Monday, May 25, 2015

Do Browsers Create Closures? Sometimes and Its Ugly.

While trying to simplify and extract the crucial binding bits for the Chakra script engine and EdgeHTML engine, I've come head to head with a complicated set of features in my code. These features are trying to add DOM objects to the scope chain for a special classification of functions that are defined the way they are purely due to historical reasons. We often find that only legacy compatibility can bring out such nastiness.

The HTML 5 functionality that I'm referring to is in the HTML 5.1 nightly. This section is on event handler attributes. By themselves they aren't scary. In fact, setting the onclick property of an element is little different from a script engine binding perspective than using addEventListener. They both take an already compiled function whose environment has already been set up and use it as a callback.

Let's combine them with another concept, the internal raw uncompiled handler, and now you are about to see a train wreck. What we have is a new and special way to construct functions whose environment blocks are not the same as normal JavaScript functions. Instead of using normal closure rules to determine how variable names are hooked up, we get to instead inject additional objects like the document, a form and even the element into the scope chain. This can be quite counter intuitive since most developers are likely to think that a markup inline handler and setting the attribute handler to a function are going to do the same thing. They don't, and thus the train wreck begins.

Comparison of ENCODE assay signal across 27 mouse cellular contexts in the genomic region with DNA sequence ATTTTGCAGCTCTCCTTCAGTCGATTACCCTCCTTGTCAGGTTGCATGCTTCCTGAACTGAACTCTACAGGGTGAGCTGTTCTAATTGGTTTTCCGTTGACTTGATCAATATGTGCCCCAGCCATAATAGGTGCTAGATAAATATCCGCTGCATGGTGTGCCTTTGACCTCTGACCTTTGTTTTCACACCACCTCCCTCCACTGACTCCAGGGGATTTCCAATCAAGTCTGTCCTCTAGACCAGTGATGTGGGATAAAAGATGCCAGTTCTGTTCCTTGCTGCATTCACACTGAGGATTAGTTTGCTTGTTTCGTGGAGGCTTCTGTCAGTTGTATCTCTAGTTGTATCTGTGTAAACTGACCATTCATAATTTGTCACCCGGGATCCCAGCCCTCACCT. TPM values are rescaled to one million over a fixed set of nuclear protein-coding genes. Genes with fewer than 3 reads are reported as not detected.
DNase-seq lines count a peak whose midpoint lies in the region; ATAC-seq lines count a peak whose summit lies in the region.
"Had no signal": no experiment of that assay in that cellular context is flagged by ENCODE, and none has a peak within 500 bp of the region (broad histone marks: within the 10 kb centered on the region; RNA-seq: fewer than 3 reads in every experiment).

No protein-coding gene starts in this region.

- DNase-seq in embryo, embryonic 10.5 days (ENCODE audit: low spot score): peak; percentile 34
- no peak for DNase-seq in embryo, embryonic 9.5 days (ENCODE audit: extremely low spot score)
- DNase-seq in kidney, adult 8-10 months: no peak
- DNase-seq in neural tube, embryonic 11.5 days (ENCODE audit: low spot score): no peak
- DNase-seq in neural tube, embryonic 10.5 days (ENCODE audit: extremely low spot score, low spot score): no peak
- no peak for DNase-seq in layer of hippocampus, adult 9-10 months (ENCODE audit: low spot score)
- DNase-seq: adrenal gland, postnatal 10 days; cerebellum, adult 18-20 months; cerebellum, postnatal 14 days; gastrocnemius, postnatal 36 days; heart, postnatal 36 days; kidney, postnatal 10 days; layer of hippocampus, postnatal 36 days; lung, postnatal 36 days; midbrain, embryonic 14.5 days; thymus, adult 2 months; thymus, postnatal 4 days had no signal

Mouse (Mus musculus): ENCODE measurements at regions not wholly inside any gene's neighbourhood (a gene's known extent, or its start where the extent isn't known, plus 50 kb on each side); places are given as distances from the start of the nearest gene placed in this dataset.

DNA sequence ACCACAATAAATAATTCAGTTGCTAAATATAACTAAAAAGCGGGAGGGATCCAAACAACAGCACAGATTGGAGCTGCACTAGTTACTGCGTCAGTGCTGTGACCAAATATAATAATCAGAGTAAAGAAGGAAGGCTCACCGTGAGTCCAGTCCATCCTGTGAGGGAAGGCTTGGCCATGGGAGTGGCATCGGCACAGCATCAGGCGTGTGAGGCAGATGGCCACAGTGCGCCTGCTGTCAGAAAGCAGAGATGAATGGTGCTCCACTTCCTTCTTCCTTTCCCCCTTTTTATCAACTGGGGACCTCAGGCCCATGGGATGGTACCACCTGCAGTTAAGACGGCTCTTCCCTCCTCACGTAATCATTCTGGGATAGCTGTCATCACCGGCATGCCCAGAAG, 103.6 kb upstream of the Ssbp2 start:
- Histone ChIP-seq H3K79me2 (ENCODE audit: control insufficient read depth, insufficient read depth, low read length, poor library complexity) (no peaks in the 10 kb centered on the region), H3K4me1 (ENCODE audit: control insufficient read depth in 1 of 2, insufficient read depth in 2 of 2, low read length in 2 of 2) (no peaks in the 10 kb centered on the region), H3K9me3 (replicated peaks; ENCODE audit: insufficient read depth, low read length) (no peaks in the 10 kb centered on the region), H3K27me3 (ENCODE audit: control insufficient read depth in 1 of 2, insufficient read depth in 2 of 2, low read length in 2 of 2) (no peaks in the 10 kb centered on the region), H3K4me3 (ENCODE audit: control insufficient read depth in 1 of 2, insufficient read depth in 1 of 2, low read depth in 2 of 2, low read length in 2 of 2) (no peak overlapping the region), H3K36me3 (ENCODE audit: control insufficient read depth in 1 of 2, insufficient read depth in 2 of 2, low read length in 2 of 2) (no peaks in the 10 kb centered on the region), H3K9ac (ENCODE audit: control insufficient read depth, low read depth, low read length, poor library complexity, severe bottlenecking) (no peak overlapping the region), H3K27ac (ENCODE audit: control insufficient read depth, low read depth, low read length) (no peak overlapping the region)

TL;DR; You can still vote for F12 to support visualization of this strange behavior on User Voice.

Element Lexical Scopes

Okay, so let's look at the most basic of lexical scope problems. We'll have a button, on which we'll put some variables. We'll establish an onclick handler using JavaScript syntax. And then we'll access our variables by using the this variable. I've also put in a naked access which shows that our default lexical scope is Closure followed by window (Global).

We will do the same thing using an inline event handler. This time, our variable1 resolves to our button since the element was added to the lexical scope per the rules on creating a function from the markup's inline source text. I've also shown that a callout function doesn't inherit these scopes. This is most likely why people don't write code to rely on this behavior since inline event handlers are usually function calls to another method. This strips away a lot of the magic.